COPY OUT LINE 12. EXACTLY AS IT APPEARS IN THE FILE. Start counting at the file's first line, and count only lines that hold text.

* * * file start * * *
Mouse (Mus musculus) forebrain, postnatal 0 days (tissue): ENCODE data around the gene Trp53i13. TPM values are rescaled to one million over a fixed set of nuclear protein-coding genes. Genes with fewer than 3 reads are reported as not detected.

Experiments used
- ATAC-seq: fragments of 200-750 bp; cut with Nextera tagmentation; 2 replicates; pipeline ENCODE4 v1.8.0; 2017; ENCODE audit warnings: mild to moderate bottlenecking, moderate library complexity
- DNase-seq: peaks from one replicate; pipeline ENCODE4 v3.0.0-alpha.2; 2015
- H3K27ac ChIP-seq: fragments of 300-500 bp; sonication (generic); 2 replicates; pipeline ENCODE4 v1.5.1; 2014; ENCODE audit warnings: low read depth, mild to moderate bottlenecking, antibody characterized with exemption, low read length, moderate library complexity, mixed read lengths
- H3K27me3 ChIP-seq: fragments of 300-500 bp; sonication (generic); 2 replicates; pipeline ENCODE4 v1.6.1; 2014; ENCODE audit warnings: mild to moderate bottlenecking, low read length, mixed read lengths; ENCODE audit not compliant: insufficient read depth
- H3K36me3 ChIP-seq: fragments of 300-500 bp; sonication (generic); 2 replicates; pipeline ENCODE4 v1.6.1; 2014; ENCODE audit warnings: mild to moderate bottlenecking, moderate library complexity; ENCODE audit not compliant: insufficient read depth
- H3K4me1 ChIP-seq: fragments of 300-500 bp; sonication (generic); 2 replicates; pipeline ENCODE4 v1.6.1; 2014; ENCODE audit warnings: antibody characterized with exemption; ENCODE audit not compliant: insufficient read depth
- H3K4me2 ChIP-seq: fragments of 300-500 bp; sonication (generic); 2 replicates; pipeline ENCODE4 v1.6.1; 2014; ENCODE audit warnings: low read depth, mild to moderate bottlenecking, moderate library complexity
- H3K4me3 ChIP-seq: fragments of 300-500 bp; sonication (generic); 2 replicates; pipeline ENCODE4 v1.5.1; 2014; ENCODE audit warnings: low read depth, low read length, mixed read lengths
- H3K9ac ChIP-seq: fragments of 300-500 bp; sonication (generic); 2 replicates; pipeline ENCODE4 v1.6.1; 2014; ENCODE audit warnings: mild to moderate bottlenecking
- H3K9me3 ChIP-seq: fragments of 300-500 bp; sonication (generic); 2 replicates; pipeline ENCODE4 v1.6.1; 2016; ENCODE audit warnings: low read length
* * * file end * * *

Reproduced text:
- H3K9me3 ChIP-seq: fragments of 300-500 bp; sonication (generic); 2 replicates; pipeline ENCODE4 v1.6.1; 2016; ENCODE audit warnings: low read length